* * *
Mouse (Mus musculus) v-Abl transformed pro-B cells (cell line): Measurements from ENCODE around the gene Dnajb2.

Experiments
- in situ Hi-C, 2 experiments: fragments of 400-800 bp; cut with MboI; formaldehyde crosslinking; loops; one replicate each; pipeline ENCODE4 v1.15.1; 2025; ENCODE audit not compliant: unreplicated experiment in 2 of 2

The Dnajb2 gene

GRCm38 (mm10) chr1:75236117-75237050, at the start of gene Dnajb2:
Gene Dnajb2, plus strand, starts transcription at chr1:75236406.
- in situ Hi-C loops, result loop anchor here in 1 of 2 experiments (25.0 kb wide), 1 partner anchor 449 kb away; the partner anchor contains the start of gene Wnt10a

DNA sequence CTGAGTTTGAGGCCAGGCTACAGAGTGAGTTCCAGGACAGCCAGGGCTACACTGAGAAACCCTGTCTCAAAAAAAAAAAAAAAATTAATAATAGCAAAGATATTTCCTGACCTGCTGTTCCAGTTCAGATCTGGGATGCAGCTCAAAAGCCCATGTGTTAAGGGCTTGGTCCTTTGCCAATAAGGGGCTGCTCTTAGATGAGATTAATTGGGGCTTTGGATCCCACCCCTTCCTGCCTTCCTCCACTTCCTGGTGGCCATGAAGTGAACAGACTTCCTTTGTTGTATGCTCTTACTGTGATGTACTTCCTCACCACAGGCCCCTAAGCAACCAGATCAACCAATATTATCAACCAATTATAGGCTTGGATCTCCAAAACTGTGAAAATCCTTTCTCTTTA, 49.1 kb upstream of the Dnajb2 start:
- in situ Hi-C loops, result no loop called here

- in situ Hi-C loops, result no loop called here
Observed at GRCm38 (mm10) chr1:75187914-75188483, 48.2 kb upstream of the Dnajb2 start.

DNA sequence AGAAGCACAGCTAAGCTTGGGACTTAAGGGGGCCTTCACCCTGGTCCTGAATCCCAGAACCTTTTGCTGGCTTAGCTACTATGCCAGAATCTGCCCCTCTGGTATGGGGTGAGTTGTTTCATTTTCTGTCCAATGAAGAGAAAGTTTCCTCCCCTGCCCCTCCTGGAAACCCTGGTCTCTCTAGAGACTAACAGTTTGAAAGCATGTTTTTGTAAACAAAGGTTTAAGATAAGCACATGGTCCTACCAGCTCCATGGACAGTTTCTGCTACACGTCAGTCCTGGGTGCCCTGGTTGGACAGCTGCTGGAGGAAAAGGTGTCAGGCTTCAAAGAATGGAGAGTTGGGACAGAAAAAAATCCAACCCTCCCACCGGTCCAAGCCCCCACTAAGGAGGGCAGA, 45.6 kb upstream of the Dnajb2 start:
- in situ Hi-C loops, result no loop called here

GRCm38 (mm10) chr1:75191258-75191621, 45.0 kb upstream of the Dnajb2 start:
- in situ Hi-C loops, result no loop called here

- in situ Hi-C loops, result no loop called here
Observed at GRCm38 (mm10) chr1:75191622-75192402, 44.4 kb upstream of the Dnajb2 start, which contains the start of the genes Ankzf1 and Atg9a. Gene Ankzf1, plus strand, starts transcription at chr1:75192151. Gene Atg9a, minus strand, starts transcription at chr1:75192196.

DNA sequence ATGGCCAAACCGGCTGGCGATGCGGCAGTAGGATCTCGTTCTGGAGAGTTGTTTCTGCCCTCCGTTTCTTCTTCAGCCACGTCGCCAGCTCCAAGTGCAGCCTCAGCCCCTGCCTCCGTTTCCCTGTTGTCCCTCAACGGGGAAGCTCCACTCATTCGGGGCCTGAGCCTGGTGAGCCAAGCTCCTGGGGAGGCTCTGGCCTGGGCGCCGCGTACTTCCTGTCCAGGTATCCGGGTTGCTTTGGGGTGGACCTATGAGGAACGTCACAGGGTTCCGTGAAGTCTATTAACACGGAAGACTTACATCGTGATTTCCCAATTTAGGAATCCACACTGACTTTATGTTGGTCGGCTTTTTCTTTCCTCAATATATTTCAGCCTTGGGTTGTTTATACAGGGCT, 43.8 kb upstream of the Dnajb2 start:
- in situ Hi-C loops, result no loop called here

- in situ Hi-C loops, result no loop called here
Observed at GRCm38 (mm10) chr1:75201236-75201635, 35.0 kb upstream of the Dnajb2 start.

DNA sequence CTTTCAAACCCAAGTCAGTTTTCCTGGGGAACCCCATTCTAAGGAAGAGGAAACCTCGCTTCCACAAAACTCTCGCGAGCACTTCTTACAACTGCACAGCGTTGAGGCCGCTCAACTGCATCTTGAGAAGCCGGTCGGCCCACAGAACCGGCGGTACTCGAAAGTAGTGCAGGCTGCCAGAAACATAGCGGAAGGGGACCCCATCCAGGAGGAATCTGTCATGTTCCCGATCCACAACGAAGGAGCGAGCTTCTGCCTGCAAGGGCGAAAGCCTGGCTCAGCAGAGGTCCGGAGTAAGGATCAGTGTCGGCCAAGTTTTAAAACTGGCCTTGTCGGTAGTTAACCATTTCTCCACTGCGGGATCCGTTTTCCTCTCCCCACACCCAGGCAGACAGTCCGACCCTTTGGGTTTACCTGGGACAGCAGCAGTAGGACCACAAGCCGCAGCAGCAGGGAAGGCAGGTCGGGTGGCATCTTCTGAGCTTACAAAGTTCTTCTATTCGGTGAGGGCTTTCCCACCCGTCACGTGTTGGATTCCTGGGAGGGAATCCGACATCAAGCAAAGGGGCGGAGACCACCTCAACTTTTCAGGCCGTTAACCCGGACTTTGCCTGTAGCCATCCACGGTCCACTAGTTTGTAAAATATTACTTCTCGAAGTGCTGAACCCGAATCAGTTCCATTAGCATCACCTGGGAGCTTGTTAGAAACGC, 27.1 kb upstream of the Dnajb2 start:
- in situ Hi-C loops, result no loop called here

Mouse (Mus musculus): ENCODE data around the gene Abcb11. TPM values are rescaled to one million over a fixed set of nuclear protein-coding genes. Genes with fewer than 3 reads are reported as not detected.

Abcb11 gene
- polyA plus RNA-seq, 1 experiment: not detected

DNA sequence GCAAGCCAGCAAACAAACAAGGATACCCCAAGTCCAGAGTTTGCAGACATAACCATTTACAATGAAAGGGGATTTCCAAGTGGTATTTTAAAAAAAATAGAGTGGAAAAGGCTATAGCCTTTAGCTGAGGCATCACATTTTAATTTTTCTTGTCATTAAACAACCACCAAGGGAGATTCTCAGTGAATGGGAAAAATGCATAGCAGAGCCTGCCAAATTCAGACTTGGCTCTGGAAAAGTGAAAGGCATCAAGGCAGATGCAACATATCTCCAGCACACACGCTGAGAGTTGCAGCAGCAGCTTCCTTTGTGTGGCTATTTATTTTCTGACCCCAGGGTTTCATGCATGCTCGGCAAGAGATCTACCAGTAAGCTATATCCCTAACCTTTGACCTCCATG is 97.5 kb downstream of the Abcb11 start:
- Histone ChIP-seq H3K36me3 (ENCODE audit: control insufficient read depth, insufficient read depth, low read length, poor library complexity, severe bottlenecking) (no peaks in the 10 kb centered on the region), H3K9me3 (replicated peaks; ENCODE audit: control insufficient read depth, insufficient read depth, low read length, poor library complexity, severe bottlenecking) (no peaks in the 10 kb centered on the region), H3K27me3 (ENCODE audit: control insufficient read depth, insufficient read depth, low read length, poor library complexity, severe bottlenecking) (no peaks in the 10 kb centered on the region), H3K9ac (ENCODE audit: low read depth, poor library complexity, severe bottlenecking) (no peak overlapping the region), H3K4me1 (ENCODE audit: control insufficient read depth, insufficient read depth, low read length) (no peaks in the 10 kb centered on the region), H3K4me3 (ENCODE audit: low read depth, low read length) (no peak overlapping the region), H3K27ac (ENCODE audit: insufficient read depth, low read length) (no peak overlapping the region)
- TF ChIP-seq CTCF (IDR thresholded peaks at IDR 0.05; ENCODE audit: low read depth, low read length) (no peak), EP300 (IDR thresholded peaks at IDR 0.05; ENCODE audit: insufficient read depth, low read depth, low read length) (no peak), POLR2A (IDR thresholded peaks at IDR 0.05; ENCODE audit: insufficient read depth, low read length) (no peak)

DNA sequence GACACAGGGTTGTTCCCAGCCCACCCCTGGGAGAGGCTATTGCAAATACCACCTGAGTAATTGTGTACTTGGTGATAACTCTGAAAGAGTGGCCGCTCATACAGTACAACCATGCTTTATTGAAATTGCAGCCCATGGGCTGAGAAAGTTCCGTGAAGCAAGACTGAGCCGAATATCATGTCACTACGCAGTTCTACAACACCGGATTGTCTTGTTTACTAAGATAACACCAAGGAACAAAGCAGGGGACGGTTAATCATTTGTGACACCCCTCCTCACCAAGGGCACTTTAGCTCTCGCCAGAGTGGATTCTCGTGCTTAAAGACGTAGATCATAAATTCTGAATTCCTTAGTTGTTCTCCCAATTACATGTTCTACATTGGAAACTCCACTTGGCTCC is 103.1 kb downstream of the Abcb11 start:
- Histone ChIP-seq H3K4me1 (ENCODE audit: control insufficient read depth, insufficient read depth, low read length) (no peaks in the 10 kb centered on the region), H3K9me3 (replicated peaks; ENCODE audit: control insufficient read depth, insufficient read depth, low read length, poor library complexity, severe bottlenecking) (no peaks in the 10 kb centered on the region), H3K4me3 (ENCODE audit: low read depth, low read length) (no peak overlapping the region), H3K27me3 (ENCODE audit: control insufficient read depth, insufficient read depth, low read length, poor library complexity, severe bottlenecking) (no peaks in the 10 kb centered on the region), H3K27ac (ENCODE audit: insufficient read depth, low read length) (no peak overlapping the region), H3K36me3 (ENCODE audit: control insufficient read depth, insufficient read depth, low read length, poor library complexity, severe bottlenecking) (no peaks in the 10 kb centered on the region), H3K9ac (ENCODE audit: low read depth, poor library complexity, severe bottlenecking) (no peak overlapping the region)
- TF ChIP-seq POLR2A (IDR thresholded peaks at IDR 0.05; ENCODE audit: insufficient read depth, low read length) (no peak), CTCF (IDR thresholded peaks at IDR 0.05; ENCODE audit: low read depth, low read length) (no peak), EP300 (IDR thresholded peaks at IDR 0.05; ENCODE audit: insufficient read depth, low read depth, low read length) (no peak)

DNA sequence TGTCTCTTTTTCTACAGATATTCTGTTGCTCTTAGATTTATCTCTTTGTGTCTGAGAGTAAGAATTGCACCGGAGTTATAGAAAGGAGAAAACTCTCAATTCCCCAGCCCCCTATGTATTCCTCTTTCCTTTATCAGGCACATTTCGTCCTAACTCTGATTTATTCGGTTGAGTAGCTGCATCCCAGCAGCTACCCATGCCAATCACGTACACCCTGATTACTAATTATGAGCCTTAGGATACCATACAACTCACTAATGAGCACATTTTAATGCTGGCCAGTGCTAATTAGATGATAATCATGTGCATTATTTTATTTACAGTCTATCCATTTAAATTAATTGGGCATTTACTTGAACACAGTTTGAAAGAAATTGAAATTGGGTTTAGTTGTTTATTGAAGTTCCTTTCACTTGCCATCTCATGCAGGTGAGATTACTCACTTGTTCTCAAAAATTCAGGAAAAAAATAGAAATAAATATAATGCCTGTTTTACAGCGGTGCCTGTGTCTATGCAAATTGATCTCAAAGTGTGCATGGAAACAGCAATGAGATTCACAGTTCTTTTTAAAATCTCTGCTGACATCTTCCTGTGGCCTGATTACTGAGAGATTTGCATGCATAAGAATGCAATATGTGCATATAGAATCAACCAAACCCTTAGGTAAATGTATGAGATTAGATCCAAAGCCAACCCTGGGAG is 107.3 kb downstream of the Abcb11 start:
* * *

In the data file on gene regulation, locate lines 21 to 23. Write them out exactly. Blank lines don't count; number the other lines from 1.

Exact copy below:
Observed at GRCm38 (mm10) chr1:75201236-75201635, 35.0 kb upstream of the Dnajb2 start.

DNA sequence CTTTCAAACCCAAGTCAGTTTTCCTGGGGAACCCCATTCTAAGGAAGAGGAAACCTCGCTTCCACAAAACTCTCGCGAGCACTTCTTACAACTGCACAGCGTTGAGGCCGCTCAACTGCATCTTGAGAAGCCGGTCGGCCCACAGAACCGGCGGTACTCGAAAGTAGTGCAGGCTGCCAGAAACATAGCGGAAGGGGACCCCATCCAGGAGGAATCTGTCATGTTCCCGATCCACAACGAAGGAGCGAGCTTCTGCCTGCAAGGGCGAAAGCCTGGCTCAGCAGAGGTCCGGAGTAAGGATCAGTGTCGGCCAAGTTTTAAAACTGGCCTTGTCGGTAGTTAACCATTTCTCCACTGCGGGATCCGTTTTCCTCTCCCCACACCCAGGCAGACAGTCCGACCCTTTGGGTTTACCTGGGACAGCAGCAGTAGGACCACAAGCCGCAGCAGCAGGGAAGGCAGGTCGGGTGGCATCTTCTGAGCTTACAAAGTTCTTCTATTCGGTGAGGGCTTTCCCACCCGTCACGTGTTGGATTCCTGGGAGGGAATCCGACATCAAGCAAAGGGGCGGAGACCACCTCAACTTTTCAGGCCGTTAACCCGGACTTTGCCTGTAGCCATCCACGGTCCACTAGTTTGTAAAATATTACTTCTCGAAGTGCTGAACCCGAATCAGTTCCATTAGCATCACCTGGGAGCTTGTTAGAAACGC, 27.1 kb upstream of the Dnajb2 start:
- in situ Hi-C loops, result no loop called here